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McCain seeks to shift race’s focus

Tuesday’s debate is a chance to regain campaign momentum.

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“What Senator McCain is proposing is really dangerous for the American public because ... not only would he tax health benefits for the first time in history, but more seriously he would dismantle state-based regulation and tie the hands of those folks who are involved in consumer protection,” Gov. Kathleen Sebelius (D) Kansas, an Obama supporter, said in a conference call with reporters Sunday.

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The McCain campaign acknowledges that it would tax currently exempt health benefits as personal income. But it argues that giving a tax credit would equalize a system that currently favors employees who get healthcare benefits over individuals who have to buy them on their own. McCain’s senior economic policy adviser, Douglas Holtz-Eakin, also insisted that it would not undermine state regulations and called the Obama campaign’s ads on the issue “cynical and deceitful.”

“They are saying that it’s a big tax increase, and that is also false,” said Mr. Holtz-Eakin in a conference call with reporters Saturday. “If you are receiving from your employer the health insurance that Barack Obama has decided everyone should have, you will have more money left over for healthcare than you do right now.”

The two candidates are now preparing for Tuesday’s debate – McCain at his Arizona ranch and Obama in North Carolina, a once reliably Republican state that Democrats are hoping to turn in their favor. Last week, McCain assured a voter he would “get tough” using Tuesday’s debate to aggressively go after Obama. His campaign has done nothing to play down expectations, as often happens in predebate skirmishes. Part of the reason is that the debate is town-hall-style, where voters ask the questions. It’s a format McCain excels in.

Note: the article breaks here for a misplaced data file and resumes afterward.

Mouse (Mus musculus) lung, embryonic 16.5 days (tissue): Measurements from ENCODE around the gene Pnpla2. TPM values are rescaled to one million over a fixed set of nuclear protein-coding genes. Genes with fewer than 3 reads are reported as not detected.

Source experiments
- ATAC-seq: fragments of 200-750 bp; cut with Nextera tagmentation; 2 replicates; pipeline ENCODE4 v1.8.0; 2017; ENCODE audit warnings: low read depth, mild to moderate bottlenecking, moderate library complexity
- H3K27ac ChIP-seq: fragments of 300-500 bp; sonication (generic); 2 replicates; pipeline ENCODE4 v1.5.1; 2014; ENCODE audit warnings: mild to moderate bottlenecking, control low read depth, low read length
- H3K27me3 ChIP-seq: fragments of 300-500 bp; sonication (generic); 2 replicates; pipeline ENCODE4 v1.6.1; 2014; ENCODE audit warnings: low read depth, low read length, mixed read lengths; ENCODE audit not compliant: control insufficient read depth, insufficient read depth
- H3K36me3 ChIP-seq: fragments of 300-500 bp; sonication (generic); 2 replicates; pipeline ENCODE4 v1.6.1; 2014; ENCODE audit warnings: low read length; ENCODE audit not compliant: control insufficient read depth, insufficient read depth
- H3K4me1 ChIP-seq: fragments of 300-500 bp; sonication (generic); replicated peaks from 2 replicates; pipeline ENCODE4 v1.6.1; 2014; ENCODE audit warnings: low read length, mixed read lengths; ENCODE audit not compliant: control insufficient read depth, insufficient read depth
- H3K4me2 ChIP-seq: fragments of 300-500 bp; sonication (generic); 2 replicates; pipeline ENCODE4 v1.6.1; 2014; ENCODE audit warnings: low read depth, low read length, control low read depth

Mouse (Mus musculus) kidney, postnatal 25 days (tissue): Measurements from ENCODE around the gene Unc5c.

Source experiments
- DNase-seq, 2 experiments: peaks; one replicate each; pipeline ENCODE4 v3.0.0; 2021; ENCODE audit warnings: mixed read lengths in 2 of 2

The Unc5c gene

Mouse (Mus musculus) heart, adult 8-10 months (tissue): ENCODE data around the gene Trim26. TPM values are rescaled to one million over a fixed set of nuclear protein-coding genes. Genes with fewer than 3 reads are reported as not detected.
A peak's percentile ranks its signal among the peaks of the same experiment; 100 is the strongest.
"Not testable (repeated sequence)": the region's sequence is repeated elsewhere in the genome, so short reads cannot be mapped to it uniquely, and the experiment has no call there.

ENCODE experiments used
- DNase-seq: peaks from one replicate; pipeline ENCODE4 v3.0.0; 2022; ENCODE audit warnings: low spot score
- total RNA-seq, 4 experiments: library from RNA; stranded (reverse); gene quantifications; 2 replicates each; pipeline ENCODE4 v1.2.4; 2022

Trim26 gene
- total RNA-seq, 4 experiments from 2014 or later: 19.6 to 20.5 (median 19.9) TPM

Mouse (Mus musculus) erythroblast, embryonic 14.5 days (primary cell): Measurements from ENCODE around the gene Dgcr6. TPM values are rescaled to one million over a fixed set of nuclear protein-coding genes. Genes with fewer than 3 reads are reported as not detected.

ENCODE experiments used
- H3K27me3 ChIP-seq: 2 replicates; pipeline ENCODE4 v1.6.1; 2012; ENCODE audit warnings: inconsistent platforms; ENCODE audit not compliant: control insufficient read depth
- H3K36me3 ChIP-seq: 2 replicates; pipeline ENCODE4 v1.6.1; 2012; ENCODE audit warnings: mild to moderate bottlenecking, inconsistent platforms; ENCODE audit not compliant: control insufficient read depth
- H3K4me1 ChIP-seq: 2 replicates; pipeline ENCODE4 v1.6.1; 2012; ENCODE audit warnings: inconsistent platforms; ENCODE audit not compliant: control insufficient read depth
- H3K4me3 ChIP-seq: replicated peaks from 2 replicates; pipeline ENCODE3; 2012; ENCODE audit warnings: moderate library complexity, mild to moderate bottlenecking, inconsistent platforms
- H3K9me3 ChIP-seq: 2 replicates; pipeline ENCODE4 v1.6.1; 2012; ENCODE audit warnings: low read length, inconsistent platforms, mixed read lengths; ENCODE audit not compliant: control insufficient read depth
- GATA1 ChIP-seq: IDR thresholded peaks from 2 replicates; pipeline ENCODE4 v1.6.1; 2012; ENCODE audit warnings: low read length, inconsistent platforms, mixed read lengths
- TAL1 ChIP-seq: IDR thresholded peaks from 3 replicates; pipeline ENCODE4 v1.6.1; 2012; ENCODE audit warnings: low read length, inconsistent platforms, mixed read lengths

“John McCain is very good at relating to people and expressing his views. If there’s ever a format that would favor him, it’s the town-hall meeting,” says Darrell West, director of governance studies at the Brookings Institution in Washington.

But Mr. West and other analysts caution that McCain has to find a way to shift the debate toward foreign policy and away from the economy, which remains on most voters’ minds despite passage of the bailout package on Friday. “As long as the debate focuses on the domestic economy, he’s playing on Obama’s home court,” West says.

McCain also has to be careful to contain his well-known temper on Tuesday. As his campaign has struggled with questions about Governor Palin’s experience and McCain’s negative-ad strategy, he has on occasion been “sarcastic and irascible,” as The Des Moines Register in Iowa reported about a recent editorial-board meeting with the Arizona senator.

“In this one, the town-hall format, you have to be polite and warm to the audience and respectful to your opponent,” says Allan Louden, a debate expert at Wake Forest University in Winston-Salem, N.C. “That’s going to make it hard for McCain to switch the game in this debate. People also judge candidates by how they treat each other.”

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